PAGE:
Skip to main content

The Role of Artificial Intelligence in the Grid

There’s no shortage of concerns and excitement around artificial intelligence technology. Once considered science fiction, it’s no secret AI faces the stigma of apprehension. But with any threat also comes immense opportunity. And like any other powerful tool, it can be applied in different ways. It is expansive in nature and a construct that is applicable to various industries and multiple domains. For the purposes of this blog, we will explore AI exclusively in the context of its ability to transform the future of the grid within the energy industry.

How Does It Work?
To best appreciate what AI can do for us, it’s important to understand how it works. To simplify this, let’s think about how a human brain works foundationally. Consider a human’s senses: we have eyes, ears, a sense of touch – and all these senses collect information, and we have hands, legs, etc. to take actions as actuators. That information, or data, is then broken down by the human brain to determine our surroundings, experiences, and learnings. Artificial intelligence utilizes the human brain-like functionalities using what we call “models” - which are designed to perform data science tasks and specific analysis. These algorithms are programmed to recognize patterns and use that data to essentially make decisions.

In an intelligent machine, AI processing has sensors as inputs and actuators as outputs. In developing AI, we are essentially training and programming the machine with various scenarios of inputs and outputs. Much like how a human learns that you can’t touch hot surfaces through the experience of getting hurt as the outcome, machines acquire learnings based on the inputs and outputs developers provide – this is called training the model. Once the training is complete, a test is performed with pass/fail criteria, creating predicative algorithms. The more data the machine receives, the more accurate the forecasts and analysis can be.

The Digital Twin
One element of AI is Digital Twin technology. A Digital Twin is a digital model designed to imitate a physical object, system, or process. The physical product is outfitted with sensors that gather intel and then apply it to the digital copy. Digital Twin technology is being used within the power industry primarily for detection purposes related to cybersecurity and troubleshooting of the grid. GE has gone beyond detection. With GE’s Digital Ghost technology, we’ve enabled localization, forecasting, detection, and neutralization – helping to facilitate the energy transition as we move towards the grid of the future and the associated challenges of the Energy Trilemma.

The Digital Ghost
Let’s back up a bit. AI has many functions and can be applied to many applications – ranging from cyber-defense to asset performance management – and multiple domains such as renewable generators, to transmission and distribution. And as global grid demand grows, so does the computation of power: not only are there more machines, but we have the ability to add more information to more machines. With that said, many critical infrastructure such as electric power grids are operated via central control systems. These control systems act like the brain of the network through data collection from sensors. Due to the critical nature of these assets, protection and safety of these assets is imperative. GE Global Research developed Digital Ghost technology which can go beyond detecting anomalies in the grid system. It has the ability to localize the anomaly and neutralize the impact. With modernization and digitalization of the grid, artificial intelligence has the power (pun intended) to make great strides and solve some of the challenges our modern networks are facing.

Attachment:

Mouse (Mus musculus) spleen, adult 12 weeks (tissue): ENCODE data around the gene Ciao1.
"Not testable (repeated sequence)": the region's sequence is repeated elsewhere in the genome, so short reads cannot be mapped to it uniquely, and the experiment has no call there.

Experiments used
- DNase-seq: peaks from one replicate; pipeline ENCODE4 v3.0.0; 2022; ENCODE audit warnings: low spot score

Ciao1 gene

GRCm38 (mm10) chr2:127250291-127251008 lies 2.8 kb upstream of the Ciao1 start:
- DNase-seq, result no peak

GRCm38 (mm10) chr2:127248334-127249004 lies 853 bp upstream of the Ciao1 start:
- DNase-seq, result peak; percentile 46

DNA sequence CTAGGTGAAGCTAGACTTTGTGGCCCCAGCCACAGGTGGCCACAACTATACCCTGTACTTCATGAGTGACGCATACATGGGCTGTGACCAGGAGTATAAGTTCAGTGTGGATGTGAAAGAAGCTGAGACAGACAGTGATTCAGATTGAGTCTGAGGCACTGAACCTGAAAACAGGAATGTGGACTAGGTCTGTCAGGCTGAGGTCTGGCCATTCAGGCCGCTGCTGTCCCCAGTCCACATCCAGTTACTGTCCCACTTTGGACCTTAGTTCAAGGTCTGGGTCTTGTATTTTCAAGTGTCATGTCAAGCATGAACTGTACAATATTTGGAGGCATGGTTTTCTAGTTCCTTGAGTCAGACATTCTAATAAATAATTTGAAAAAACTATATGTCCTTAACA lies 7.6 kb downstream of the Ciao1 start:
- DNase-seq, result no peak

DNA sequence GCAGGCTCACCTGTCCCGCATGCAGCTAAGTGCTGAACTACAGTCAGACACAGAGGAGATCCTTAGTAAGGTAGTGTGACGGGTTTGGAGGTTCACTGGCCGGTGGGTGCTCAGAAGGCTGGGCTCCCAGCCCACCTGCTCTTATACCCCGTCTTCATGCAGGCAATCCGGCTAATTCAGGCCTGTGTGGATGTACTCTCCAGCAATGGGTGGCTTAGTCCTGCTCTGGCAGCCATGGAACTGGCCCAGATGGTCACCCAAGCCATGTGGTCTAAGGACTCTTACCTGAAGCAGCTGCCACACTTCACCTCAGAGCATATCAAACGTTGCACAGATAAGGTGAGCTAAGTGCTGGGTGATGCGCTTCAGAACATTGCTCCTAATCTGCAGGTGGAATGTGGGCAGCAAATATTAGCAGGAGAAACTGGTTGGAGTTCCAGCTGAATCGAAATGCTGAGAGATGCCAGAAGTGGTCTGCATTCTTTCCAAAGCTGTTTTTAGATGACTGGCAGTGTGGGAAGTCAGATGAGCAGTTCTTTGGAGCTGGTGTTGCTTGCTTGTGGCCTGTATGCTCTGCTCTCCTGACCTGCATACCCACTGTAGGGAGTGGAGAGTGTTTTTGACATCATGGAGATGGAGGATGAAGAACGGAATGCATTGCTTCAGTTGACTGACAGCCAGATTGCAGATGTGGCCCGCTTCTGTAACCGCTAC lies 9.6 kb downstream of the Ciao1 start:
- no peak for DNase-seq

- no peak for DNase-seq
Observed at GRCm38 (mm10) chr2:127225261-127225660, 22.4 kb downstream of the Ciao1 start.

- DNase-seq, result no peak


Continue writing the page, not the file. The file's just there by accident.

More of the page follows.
During the last decade, many companies have escalated their adoption of AI technology and increased related investments.  It’s clear that artificial intelligence is here to stay – within our industry and beyond.

What do you think: can AI help us build something that will solve the Energy Trilemma?

About the Author

Dr. Mital Kanabar is the Senior Director of Innovation at GE Vernova’s Grid Solutions’ Grid Automation business in Toronto, Canada. He has more than 15 years of power industry R&D experience, holds more than 20 international patent applications, and has published more than 50 articles. Mital is also serves as a Chair and Vice-Chair of three Working Groups at the IEEE PES Power System Relaying Committee. Mital focuses on customer-centric innovations and collaboration to accelerate Technology Readiness Levels and validate Cost-Benefit Analysis. He has led R&D efforts in digital substation and software systems, renewables integration algorithms, synchrophasor applications, distributed energy resources, and microgrids. He holds a Ph.D. from Western University and degrees in electrical engineering from Sardar Patel University and the Indian Institute of Technology.

Profile Photo of Mital Kanabar